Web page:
Where to begin?This is all at odds with the fact that most bosses as entirely separate entities are predominantly uninspired. As Greg Kasavin pointed out on his blog, it's often the enemies you fight that share the greatest level of empathy with the player, usually because they are the characters to which you are most excessively exposed - which is why their somewhat lacking and repetitive design is such a huge lamentation to game enthusiasts worldwide. Bioshock, an absolutely superb game in many regards, develops a series of characters that are so successfully fleshed out that they complete the world they inhabit. Andrew Ryan, your supposed nemesis, is a character to which one ultimately becomes sympathetic throughout the course of your tour of Rapture. Similarly, Sander Cohen is so delightfully sadistic that it's almost a shame when one eventually clubs him to death with a wrench. These are examples of bosses that are nurtured and cultivated throughout a game, developed of a period of time, in which the player is given an opportunity to form a relationship with their enemy and their own inclinations at vengeance. These characters are by no means more powerful than the hordes one must battle to reach them, but they are given life through rich character design, and a stage upon which to flaunt it, making the journey the player must undertake infinitely more meaningful as a direct result. A stark contrast from the anonymous nature of the villains in the Mushroom Kingdom.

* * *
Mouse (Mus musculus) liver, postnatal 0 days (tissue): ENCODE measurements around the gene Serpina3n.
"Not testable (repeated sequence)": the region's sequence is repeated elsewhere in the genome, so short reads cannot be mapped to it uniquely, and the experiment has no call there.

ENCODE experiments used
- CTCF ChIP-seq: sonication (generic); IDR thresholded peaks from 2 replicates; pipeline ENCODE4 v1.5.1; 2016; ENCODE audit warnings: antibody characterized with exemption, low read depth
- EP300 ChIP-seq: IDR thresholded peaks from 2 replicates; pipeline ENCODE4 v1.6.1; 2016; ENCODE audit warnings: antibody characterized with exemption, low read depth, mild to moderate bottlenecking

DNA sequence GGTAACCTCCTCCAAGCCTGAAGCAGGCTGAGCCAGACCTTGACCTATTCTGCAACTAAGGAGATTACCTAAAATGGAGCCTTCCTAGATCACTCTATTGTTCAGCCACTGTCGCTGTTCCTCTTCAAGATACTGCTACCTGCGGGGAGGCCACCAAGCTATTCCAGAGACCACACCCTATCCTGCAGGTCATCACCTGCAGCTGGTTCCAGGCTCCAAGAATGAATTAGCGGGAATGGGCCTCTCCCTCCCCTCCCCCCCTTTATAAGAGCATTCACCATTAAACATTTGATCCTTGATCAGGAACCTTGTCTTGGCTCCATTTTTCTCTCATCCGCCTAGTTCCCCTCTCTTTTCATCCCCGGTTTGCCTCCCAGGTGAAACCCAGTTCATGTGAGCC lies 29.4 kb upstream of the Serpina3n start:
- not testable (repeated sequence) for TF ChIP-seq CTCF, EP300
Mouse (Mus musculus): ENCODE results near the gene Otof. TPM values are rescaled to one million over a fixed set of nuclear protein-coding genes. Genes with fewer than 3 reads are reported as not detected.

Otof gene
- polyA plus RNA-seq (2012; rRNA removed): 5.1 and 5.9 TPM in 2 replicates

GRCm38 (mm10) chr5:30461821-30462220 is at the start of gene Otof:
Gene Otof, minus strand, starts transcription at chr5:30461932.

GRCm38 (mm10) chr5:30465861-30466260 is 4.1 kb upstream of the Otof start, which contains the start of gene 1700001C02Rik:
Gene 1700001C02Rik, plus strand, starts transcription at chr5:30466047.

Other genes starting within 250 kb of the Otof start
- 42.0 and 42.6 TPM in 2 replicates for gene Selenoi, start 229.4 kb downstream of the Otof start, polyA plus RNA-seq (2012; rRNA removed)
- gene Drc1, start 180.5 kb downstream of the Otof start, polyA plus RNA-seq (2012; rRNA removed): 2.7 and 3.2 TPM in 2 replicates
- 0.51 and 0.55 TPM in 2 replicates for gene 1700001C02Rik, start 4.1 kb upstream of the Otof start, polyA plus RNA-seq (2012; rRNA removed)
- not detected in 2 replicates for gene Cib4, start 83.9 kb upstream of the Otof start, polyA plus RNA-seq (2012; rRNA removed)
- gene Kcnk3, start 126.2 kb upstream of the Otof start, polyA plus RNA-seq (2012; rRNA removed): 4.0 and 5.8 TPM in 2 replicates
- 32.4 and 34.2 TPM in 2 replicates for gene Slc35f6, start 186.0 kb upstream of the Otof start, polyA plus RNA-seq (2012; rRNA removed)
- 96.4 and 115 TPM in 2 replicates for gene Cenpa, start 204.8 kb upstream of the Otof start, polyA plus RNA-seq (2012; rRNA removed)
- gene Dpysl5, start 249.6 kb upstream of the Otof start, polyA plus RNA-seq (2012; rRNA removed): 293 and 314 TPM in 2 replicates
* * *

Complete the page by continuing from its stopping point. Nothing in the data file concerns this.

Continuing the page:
It's therefore deeply disappointing that the final encounter in Bioshock is so stereotypically labored, bearing more resemblance to Seth from Street Fighter than to the tailored delicacy and tact of it's own cast of alternatives - the ultimate showdown being reduced to nothing more than an unsatisfying ammo-sponge. Such a wasted opportunity, considering how thoroughly well realised the character was and how heavily empathetic one felt as a direct result at the core sense of manipulation.
Where to end?Uh... here I guess.
So yeah, that's the sort of thing i'm going to be exploring and researching over the next two or three weeks. Bosses in videogames are a convention that is endlessly recycled and rarely successful. If anyone has any thoughts on why that may be, opposing opinions as to what makes bosses great, or even just fantastic enemies they have had the pleasure of battling personally - I would love to hear them.
I... woah. This feels like one of my blogs from 2009. It's freaking me out a little bit. Anyways.
Thanks For Reading